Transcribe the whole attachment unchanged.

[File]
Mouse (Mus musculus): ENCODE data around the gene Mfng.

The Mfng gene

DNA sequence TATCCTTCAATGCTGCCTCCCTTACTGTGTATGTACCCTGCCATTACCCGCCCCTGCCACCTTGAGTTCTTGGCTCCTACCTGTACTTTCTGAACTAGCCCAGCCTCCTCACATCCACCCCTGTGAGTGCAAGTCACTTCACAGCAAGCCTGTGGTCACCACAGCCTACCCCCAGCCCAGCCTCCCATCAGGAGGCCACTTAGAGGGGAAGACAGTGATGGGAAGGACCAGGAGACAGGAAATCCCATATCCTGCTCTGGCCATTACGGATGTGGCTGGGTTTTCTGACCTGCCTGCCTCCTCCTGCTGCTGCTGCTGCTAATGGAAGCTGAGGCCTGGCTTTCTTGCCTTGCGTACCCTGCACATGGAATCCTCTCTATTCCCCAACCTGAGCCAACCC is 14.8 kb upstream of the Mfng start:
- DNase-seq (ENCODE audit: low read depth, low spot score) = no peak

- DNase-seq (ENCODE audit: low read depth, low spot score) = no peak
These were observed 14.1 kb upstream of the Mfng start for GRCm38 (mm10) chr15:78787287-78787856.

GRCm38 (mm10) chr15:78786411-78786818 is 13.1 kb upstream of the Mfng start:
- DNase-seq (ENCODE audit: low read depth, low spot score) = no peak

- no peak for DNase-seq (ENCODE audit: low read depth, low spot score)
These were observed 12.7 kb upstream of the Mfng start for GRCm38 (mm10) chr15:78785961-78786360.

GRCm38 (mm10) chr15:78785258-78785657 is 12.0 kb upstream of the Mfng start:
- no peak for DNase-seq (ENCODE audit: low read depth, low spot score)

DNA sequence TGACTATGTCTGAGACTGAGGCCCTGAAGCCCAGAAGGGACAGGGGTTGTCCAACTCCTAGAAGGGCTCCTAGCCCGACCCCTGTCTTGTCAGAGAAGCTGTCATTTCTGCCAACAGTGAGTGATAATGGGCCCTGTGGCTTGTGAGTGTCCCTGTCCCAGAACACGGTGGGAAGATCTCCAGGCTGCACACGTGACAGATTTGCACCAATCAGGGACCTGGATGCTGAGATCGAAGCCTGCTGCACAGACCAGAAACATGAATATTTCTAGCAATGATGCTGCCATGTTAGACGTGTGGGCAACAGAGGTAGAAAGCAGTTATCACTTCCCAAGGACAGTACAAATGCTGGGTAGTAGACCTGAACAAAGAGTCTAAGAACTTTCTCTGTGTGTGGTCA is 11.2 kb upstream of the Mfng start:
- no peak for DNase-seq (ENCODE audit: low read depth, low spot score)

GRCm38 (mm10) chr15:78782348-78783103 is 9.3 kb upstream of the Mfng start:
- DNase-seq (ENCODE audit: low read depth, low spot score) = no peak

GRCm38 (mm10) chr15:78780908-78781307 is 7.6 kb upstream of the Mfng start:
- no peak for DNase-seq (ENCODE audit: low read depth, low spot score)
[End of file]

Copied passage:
Mouse (Mus musculus): ENCODE data around the gene Mfng.

The Mfng gene

DNA sequence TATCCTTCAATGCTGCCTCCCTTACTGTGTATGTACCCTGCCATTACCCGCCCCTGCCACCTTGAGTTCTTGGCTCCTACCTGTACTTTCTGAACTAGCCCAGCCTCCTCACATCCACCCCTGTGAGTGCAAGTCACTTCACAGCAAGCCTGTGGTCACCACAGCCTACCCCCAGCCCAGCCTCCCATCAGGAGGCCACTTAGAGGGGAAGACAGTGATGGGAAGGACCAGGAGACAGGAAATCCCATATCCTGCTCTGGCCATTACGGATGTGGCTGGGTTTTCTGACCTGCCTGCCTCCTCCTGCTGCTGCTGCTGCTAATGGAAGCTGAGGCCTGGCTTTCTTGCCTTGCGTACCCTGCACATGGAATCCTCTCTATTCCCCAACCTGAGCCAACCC is 14.8 kb upstream of the Mfng start:
- DNase-seq (ENCODE audit: low read depth, low spot score) = no peak

- DNase-seq (ENCODE audit: low read depth, low spot score) = no peak
These were observed 14.1 kb upstream of the Mfng start for GRCm38 (mm10) chr15:78787287-78787856.

GRCm38 (mm10) chr15:78786411-78786818 is 13.1 kb upstream of the Mfng start:
- DNase-seq (ENCODE audit: low read depth, low spot score) = no peak

- no peak for DNase-seq (ENCODE audit: low read depth, low spot score)
These were observed 12.7 kb upstream of the Mfng start for GRCm38 (mm10) chr15:78785961-78786360.

GRCm38 (mm10) chr15:78785258-78785657 is 12.0 kb upstream of the Mfng start:
- no peak for DNase-seq (ENCODE audit: low read depth, low spot score)

DNA sequence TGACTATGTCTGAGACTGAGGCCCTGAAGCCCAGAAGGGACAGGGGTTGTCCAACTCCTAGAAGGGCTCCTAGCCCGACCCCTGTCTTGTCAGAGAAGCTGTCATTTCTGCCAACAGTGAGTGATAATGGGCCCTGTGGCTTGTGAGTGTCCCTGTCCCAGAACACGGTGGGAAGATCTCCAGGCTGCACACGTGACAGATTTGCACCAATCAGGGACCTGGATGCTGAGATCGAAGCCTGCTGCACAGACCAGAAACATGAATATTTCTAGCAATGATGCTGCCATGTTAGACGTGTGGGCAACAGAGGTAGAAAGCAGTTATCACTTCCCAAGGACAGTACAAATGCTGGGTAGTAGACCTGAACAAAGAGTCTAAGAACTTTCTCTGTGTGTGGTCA is 11.2 kb upstream of the Mfng start:
- no peak for DNase-seq (ENCODE audit: low read depth, low spot score)

GRCm38 (mm10) chr15:78782348-78783103 is 9.3 kb upstream of the Mfng start:
- DNase-seq (ENCODE audit: low read depth, low spot score) = no peak

GRCm38 (mm10) chr15:78780908-78781307 is 7.6 kb upstream of the Mfng start:
- no peak for DNase-seq (ENCODE audit: low read depth, low spot score)